An informative guide to what the authors call “the pandemic in plain sight,” urgent without undue alarmism.

CHRONIC

A doctor and his former patient explore what they posit is the pathogen-spread rise of autoimmune illnesses, with millions of victims.

Diseases such as multiple sclerosis, lupus, rheumatoid arthritis, and fibromyalgia are not single illnesses as such but instead clusters of symptoms with many points in common. Because their etiology is hard to pin down, many sufferers are often dismissed with the simple notation that the illness is psychosomatic. Yet, writes Phillips, “maybe you were referred to a psychiatrist or prescribed an antidepressant by your general practitioner.” For various reasons, he and Parish write, pathogens are on the rise and ever more ubiquitous as a result of climate change; these pathogens include viruses, parasites such as protozoa, and bacteria. By 2050, they project, 12% of the U.S. population will be affected by a kind of “Lyme+” disease, costing billions annually in medical expenses and lost productivity. The list of vector-borne ailments is long, and too often our understanding of them is incomplete. The authors write, for instance, that bartonellosis is not strictly a tick-borne disease but can be transmitted by fleas, lice, and even ants. Apart from the fact that a spirochete is involved, everything else about Lyme is “bitterly debated,” with no agreed-upon treatment regimen. What’s worse, the range of illnesses that may be hidden by Lyme-like symptoms can include cancer, hepatitis, and tuberculosis. Phillips and Parish suggest a range of treatments, from anxiety-reducing exercises to herbal remedies such as oregano oil, cinnamon bark, and cumin seeds that have been shown to have “strong killing activity against ‘persister’ forms of the Lyme bacterium”—though none of those proposed treatments is definitive.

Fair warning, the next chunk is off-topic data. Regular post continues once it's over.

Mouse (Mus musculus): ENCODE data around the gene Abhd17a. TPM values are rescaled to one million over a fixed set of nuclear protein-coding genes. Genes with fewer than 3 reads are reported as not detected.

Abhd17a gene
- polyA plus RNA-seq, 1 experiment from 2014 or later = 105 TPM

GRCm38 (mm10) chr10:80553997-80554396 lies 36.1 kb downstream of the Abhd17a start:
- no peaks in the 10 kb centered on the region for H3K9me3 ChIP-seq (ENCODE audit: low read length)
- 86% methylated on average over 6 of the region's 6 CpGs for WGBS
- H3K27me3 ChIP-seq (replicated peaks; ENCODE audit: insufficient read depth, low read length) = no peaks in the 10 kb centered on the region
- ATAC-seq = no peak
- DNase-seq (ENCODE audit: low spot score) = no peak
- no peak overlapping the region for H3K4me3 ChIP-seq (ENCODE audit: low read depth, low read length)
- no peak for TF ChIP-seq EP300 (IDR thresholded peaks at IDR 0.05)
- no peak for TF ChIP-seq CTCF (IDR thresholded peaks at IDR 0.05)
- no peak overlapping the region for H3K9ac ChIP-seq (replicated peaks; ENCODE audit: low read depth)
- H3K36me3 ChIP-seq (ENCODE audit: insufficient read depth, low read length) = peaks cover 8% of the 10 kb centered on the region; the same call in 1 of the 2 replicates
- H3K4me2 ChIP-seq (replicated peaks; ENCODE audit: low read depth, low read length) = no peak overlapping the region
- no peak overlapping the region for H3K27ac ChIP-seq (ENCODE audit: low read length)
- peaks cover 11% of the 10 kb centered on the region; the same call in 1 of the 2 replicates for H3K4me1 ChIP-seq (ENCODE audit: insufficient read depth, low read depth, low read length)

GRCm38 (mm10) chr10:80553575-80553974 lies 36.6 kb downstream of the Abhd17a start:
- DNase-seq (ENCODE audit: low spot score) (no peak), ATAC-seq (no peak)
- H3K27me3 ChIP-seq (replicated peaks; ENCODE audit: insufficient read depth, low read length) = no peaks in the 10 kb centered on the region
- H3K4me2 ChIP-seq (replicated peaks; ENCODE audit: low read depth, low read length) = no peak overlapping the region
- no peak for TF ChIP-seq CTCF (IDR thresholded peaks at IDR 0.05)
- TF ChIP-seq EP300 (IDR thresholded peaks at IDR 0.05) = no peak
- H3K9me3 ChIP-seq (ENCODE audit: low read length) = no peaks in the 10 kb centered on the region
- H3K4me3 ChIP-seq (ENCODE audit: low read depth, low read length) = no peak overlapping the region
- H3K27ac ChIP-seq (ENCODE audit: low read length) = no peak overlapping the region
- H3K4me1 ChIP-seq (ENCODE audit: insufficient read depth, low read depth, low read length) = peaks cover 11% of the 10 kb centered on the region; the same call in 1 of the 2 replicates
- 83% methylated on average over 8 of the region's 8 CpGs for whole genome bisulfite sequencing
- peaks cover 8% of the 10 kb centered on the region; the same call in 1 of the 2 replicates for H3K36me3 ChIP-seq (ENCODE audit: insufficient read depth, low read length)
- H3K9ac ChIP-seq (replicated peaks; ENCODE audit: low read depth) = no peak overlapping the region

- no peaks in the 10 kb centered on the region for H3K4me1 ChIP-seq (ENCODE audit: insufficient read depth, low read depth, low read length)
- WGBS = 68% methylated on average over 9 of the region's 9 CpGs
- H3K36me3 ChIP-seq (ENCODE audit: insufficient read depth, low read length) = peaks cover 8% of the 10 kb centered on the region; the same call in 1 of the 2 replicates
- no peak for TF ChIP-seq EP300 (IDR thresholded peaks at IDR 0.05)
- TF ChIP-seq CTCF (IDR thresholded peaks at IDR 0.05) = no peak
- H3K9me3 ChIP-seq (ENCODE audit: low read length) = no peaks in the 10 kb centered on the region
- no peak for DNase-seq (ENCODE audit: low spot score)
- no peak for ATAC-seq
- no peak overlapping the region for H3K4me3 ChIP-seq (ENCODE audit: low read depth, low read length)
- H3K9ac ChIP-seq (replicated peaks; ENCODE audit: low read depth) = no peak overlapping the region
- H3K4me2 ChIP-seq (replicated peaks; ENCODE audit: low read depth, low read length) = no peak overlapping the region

An informative guide to what the authors call “the pandemic in plain sight,” urgent without undue alarmism.

Pub Date: Feb. 2, 2021

ISBN: 978-0-358-06471-8

Page Count: 288

Publisher: Houghton Mifflin Harcourt

Review Posted Online: April 27, 2020

Kirkus Reviews Issue: May 15, 2020

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Skloot's meticulous, riveting account strikes a humanistic balance between sociological history, venerable portraiture and...

THE IMMORTAL LIFE OF HENRIETTA LACKS

A dense, absorbing investigation into the medical community's exploitation of a dying woman and her family's struggle to salvage truth and dignity decades later.